Sometimes, being indispensable is bad for your career.
Why? If your boss can’t imagine life without you, then you’re in a dangerous place. “Such an employee may not be groomed for career advancement, but rather incented to stay put,” warns Dawn Klingensmith in the Philadelphia Inquirer. “Perhaps an employee is like his or her right arm and it’s hard to imagine a replacement. But sometimes, when an employee moves on, the departure reveals the boss’s ineptitude.”
The way to avoid what one of Klingensmith’s sources calls “second-lieutenant syndrome” is either to find ways to make sure your boss grooms you for a better job—or take a different position. “Ultimately, a job change may be the only way to get out from under the boss’s thumb,” Klingensmith concludes. “In the next job, the employee should work on becoming indispensable not to his or her immediate supervisor but to the organization as a whole.”
Peter Drucker would have agreed, and he stressed that being a right-hand man or woman is no good over the long term. “Work as a lieutenant or assistant does not adequately prepare a man for the pressures of making his own decisions,” he wrote in The Practice of Management. “On the contrary, nothing is more common than the trusted and effective lieutenant who collapses when he is put on his own.” For that reason, a promising young employee “must be tested in his capacity to manage a whole business effectively”—and “long before he gets to the top.”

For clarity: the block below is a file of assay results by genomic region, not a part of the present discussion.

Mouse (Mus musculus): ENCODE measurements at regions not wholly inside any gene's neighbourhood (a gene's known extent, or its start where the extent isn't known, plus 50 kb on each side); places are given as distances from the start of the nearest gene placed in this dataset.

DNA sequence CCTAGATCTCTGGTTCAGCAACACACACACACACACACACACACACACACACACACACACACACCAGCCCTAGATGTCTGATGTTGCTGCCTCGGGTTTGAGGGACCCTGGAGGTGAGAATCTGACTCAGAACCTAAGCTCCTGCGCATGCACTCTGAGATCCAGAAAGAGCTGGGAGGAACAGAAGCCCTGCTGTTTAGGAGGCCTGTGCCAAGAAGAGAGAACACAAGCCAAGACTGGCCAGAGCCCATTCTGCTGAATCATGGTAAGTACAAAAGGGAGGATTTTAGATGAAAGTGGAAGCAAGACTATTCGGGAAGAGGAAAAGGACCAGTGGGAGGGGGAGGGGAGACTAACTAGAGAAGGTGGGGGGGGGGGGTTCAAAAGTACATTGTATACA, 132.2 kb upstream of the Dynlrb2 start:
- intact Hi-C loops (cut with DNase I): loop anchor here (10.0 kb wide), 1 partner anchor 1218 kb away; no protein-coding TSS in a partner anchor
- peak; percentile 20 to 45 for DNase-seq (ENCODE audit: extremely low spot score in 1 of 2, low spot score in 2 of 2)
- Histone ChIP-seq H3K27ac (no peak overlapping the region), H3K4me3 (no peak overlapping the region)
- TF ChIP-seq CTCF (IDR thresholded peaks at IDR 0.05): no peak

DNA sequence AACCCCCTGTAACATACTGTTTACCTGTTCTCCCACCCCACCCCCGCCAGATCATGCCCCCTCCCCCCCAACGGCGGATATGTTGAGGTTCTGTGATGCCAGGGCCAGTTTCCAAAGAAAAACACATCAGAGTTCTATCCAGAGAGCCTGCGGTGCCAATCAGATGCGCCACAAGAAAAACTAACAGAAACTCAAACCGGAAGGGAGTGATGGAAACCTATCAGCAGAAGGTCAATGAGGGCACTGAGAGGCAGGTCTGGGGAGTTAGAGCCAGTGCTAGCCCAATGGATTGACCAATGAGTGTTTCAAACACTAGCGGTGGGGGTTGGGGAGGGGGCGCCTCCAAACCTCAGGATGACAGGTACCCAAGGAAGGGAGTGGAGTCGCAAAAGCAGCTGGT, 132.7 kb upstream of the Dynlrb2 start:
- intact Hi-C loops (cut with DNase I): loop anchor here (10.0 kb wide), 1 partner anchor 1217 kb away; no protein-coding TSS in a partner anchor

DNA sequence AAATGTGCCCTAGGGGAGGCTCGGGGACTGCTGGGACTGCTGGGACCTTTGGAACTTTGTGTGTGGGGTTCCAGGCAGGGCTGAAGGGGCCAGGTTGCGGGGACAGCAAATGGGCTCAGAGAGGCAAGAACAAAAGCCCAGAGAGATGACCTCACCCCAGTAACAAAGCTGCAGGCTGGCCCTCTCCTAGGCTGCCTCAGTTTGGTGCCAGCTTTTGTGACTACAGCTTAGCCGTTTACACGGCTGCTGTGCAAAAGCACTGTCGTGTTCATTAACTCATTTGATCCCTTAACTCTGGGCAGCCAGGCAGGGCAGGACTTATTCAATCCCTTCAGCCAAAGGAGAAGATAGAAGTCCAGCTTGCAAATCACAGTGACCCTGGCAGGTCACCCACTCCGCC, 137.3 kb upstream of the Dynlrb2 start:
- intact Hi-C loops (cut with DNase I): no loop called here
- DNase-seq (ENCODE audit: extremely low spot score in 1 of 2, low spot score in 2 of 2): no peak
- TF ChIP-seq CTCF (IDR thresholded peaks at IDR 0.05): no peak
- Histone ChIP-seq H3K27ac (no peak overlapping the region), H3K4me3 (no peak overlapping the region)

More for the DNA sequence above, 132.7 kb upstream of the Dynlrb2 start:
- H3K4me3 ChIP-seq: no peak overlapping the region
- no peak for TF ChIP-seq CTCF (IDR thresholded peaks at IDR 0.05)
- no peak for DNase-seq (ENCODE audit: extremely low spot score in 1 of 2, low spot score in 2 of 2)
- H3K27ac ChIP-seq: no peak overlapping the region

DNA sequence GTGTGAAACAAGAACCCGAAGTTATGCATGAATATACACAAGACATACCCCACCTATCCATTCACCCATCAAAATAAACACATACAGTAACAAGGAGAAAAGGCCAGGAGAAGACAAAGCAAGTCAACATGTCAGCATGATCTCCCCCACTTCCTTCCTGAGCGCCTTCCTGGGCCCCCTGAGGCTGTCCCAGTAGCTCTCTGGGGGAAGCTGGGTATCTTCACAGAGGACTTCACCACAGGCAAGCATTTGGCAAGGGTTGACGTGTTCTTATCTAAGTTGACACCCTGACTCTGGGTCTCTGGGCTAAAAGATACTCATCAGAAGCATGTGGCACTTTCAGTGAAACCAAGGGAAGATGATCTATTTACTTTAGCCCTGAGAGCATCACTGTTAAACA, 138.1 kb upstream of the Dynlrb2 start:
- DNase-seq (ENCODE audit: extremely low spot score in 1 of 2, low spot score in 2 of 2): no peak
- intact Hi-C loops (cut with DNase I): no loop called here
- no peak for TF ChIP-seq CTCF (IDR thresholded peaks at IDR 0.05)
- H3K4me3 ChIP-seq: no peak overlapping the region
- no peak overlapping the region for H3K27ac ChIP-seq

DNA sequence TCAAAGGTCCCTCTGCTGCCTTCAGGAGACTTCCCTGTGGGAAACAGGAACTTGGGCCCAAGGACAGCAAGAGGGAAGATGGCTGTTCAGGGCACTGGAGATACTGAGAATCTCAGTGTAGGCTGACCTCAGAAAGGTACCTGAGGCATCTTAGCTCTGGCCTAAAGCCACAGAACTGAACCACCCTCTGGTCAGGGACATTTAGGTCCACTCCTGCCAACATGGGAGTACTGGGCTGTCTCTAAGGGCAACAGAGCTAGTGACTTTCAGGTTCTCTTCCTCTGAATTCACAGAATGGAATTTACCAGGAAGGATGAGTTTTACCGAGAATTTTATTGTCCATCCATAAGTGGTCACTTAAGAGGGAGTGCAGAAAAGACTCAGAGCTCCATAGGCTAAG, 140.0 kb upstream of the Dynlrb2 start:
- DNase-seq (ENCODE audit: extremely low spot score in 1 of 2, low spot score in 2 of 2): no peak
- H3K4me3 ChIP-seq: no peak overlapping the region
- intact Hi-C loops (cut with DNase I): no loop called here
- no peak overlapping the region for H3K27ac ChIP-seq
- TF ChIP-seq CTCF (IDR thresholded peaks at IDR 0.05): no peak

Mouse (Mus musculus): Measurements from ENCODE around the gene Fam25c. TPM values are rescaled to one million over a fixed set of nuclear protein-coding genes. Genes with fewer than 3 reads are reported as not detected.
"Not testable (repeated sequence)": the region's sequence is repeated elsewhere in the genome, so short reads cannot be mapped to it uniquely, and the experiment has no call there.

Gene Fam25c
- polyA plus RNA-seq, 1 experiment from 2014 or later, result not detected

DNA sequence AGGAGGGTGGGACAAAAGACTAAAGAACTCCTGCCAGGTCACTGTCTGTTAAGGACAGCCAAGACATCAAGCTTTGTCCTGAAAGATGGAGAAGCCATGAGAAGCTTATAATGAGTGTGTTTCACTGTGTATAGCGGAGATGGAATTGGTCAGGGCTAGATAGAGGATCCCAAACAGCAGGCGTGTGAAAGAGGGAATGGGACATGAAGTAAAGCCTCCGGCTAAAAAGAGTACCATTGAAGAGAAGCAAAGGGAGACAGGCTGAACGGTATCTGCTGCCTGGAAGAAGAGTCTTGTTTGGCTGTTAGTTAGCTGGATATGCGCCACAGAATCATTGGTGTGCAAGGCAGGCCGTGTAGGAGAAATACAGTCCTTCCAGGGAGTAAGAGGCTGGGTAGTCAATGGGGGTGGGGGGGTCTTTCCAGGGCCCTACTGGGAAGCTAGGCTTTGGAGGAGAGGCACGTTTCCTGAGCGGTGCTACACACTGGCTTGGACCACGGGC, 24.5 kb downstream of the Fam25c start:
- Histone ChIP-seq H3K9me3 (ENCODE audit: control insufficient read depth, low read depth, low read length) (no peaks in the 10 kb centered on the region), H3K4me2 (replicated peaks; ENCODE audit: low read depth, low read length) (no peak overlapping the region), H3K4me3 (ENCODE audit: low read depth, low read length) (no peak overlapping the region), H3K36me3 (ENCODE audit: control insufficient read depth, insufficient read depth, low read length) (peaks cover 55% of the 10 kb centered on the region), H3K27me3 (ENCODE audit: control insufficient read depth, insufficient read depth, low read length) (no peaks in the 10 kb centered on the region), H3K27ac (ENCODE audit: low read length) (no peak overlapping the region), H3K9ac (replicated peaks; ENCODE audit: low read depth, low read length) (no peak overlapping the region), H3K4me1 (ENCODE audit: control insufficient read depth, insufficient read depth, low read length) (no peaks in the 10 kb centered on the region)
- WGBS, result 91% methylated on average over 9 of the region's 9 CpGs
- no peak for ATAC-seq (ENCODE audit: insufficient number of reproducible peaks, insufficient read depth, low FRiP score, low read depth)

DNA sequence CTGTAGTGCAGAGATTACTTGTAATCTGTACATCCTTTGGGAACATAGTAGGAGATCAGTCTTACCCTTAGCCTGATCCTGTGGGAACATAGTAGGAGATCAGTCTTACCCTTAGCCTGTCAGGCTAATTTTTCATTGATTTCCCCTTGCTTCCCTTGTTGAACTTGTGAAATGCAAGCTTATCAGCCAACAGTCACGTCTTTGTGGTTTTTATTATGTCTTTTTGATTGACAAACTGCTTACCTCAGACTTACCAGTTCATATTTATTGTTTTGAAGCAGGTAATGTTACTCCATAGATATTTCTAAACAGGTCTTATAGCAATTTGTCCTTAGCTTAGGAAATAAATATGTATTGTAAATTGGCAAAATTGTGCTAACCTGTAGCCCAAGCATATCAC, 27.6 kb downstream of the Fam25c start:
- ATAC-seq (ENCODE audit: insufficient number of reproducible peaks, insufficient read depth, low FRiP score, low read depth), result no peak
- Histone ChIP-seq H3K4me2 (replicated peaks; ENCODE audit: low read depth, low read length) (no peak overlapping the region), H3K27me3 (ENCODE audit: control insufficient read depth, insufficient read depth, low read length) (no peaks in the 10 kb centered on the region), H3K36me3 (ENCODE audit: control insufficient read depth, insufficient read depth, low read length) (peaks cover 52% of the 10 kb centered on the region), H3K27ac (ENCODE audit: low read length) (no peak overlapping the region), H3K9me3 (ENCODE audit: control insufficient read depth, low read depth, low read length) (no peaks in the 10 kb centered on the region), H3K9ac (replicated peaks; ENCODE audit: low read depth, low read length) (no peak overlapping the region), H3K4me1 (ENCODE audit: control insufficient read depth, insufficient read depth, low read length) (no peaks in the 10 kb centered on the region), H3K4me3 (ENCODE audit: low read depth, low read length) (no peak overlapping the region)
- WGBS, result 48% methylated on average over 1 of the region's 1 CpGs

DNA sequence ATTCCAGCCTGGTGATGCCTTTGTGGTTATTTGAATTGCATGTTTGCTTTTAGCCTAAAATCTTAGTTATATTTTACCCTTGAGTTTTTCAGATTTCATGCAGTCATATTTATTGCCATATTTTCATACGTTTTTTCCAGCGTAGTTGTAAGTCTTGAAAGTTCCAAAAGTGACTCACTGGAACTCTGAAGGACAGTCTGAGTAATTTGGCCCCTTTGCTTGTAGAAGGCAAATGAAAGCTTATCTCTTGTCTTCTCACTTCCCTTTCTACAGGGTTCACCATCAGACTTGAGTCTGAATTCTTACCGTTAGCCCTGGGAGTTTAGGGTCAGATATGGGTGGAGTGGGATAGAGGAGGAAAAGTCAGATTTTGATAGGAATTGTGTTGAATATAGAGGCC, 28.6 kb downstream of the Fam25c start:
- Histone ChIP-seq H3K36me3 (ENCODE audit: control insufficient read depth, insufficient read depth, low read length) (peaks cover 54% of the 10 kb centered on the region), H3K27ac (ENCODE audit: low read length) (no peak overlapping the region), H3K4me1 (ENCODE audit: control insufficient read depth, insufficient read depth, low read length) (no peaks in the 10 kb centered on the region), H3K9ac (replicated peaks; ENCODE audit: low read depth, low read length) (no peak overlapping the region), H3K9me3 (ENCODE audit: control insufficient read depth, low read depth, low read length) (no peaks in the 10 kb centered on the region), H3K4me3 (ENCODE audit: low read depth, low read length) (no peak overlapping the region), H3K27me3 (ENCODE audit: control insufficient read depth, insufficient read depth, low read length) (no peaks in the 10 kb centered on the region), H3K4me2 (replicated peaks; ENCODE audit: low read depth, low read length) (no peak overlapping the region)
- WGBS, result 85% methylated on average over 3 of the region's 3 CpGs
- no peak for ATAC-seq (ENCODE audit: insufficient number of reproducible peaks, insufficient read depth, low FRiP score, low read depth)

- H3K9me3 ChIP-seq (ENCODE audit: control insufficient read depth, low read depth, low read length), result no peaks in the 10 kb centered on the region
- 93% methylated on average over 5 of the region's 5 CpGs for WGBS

But Drucker would have gone even further than Klingensmith, for he felt it was not only a subordinate’s responsibility to leave a clingy boss but also an executive’s responsibility to break up such relationships promptly. Drucker explained in People and Performance that effective executives must be on the lookout for any supervisor who says that “Jack Jones” is indispensable.
“They have learned that there are only three explanations for an ‘indispensable’ person like Jack Jones,” Drucker wrote. “He is actually incompetent and can survive only if he his carefully shielded from demands; his strength is misused to bolster a weak superior; or his strength is misused to delay tackling a serious problem, if not to conceal its existence.”
Drucker added: “In every one of these situations, the ‘indispensable person’ should be moved—and soon. Otherwise one only destroys whatever strengths he may have.”
Have you ever seen an employee become “indispensable” in the wrong sort of way? What happened?